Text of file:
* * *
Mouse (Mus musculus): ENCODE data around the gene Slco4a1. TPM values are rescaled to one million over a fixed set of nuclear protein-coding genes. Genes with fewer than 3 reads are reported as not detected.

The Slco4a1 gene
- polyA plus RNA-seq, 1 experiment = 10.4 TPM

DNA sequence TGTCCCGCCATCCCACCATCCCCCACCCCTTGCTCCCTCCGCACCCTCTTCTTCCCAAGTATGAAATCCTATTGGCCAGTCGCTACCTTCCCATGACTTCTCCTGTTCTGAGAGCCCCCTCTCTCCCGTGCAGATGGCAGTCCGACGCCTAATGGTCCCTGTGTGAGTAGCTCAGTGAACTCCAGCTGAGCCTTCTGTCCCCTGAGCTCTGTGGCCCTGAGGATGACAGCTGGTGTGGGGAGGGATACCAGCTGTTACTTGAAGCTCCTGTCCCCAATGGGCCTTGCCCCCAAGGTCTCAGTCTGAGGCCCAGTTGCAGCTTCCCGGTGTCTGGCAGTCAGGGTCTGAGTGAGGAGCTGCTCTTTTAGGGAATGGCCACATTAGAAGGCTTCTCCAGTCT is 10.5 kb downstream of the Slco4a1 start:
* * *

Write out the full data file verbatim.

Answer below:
Mouse (Mus musculus): ENCODE data around the gene Slco4a1. TPM values are rescaled to one million over a fixed set of nuclear protein-coding genes. Genes with fewer than 3 reads are reported as not detected.

The Slco4a1 gene
- polyA plus RNA-seq, 1 experiment = 10.4 TPM

DNA sequence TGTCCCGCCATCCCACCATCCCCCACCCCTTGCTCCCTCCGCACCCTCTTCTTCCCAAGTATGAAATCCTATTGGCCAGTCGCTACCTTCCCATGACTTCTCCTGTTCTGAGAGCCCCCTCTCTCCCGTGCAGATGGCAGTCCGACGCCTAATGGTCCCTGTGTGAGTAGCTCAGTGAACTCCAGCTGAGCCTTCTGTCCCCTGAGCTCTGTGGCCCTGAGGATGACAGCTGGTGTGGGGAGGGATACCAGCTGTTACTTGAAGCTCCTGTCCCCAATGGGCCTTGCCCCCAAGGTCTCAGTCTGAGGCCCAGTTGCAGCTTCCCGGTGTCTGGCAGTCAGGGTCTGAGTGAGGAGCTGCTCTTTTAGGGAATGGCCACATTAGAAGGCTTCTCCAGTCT is 10.5 kb downstream of the Slco4a1 start: